Geological Significance · Hot Spring · Lake · River/Creek · Views
Open for hiking from sunrise to sunset, May 15 - Nov 15 annually.
Rock Dunder is a treasure that lies within the UNESCO Thousand Islands Frontenac Arch Biosphere Reserve. Rising 275 feet above Morton Bay, Rock Dunder provides breathtaking views of the surrounding lakes and woodlands. Trails lead to one of the highest points of land in the area, and offer stunning vistas that are enjoyed seasonally by local residents and visitors to the area. For many, childhood memories of hiking trips to Rock Dunder remain fresh in their minds.
Need to Know
Day Passes: Purchase online here
. Passes will also be sold at the Rock Dunder trailhead.
Day Pass per hiker: $5.00
Group Day Pass for 3-6 hikers: $15.00
Groups of more than 6 hikers: RWLT
Children under 6 years of age accompanied by an adult: no pass required
2021 Season passes can be purchased here for $60 each
RWLT does not control arrival and departure times of visitors. A supporter pass does not guarantee a parking place. When on-site parking at Rock Dunder is full, visitors should use off-site parking to the north. There are No Parking areas signed on the shoulder of Highway 15 near Stanley Lash Lane. Cars parked illegally may ticketed or towed: the OPP enforces the No Parking areas.
At the parking lot, take the left fork onto Summit Loop
. Follow a gentle trail through alternating forest and exposed Canadian Shield for about 1.5km, then the terrain starts to get a little bit steeper. The Rock Dunder Summit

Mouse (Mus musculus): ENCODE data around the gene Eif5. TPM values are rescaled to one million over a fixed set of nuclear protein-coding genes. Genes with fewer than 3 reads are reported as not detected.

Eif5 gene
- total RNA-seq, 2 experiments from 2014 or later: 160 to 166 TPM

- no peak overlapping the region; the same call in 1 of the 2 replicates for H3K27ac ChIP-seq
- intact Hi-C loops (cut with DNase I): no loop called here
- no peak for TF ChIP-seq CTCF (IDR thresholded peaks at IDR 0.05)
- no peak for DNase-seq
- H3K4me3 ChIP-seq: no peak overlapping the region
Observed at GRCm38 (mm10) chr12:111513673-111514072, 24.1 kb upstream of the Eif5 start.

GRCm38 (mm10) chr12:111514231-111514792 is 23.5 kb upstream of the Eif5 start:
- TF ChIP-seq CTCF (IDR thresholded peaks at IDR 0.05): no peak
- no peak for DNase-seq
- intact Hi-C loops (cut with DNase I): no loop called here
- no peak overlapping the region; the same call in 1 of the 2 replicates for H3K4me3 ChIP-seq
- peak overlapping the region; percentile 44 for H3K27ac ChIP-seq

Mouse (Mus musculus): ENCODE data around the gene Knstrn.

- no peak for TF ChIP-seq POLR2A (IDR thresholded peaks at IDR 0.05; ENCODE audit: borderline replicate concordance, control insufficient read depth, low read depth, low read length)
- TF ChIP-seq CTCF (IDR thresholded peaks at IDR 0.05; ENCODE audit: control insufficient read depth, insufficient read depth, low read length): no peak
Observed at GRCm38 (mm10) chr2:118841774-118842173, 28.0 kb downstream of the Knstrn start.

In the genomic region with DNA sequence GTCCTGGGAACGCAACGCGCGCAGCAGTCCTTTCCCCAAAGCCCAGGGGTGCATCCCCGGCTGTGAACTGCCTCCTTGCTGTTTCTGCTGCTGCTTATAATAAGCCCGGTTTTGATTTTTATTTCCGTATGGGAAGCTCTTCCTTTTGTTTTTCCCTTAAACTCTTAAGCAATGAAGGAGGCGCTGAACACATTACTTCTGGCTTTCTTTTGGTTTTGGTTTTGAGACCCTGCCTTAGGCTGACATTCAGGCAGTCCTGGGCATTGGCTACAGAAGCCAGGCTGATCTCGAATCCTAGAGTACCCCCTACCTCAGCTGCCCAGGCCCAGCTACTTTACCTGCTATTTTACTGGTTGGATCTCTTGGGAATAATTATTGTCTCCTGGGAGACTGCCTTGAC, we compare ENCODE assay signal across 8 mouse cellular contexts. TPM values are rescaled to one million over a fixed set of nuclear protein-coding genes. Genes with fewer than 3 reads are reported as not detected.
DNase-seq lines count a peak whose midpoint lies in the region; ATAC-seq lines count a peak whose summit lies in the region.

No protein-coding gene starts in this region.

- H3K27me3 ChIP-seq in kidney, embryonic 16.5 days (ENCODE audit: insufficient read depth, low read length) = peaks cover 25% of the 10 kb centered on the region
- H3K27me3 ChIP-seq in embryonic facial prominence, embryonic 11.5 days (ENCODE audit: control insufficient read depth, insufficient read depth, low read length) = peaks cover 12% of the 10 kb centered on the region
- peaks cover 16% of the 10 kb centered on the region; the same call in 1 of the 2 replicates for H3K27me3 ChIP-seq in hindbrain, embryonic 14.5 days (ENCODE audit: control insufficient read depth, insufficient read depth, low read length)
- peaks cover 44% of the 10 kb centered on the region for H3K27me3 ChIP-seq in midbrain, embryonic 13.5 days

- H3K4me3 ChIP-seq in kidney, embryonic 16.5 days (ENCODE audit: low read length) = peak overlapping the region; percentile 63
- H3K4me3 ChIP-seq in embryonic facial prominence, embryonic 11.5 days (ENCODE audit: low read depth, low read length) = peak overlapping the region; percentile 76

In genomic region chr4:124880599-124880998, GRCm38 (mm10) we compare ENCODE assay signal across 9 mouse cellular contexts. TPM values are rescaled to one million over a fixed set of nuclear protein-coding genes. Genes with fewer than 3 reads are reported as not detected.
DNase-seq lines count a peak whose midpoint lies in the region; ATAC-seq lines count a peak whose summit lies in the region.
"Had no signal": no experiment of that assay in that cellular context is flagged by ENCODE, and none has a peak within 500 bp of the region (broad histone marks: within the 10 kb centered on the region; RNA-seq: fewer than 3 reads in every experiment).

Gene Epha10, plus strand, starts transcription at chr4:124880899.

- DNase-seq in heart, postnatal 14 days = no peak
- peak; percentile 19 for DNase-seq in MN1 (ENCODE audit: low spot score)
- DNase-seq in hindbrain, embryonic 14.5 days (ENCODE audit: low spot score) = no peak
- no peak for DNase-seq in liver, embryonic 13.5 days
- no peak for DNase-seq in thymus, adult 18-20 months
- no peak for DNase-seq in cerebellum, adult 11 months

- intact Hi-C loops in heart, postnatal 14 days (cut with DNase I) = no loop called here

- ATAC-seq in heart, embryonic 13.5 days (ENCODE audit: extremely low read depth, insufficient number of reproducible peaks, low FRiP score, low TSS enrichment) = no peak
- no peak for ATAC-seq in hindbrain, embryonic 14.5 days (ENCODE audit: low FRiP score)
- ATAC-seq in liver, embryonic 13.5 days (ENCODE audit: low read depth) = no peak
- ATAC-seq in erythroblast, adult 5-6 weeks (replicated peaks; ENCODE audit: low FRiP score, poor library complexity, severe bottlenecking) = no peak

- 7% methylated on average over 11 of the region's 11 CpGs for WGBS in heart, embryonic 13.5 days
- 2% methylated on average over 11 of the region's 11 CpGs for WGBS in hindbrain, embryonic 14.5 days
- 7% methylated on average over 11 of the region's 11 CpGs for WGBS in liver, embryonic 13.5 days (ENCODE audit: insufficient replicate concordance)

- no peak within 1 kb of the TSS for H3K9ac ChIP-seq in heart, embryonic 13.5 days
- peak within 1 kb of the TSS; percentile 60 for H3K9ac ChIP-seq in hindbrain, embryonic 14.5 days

is at about 2km along this trail, and is a large exposed rock with many outcroppings. Expect it to be reasonably busy here, but it's a great spot for pictures.
Continue along Morton Bay, and you hike parallel to the water. You'll pass two different cabins that were previously used by Boy Scouts for camping in the area. There are a few rest stops and benches along the route. At about 3km, the Summit Loop
ends and you'll encounter a fork. The right fork is Cabin Trail
which is an easy way back to the parking lot.
Take the left fork for a lightly longer loop; you are now on Morton Bay Loop
. This section has more uneven terrain, is slightly less travelled and more rugged, and goes down to water level.
At about 4.4km, Morton Bay Loop
ends and connects with Cabin Trail
; turn left and follow it for another 300m to the parking lot.
History & Background
Rock Dunder is shown on some geological maps as a pluton. On others it is part of a much larger igneous feature termed Lyndhurst granite. But beyond definition, Rock Dunder is a remarkable formation of beautiful pink granite. It took form deep in the roots of the Grenville Mountains that a billion years ago towered over this part of Laurentia, now known as the Canadian Shield. Then, during the Ice Ages of the Pleistocene Epoch, which occurred within the last million years of our planet's history, Rock Dunder was under a solid sheet of slowly moving ice. That movement of ice did much to sculpt Rock Dunder's ancient and hard pink granite into its present shape on the Rideau Cataraqui landscape.
Shared By: Ali Ryder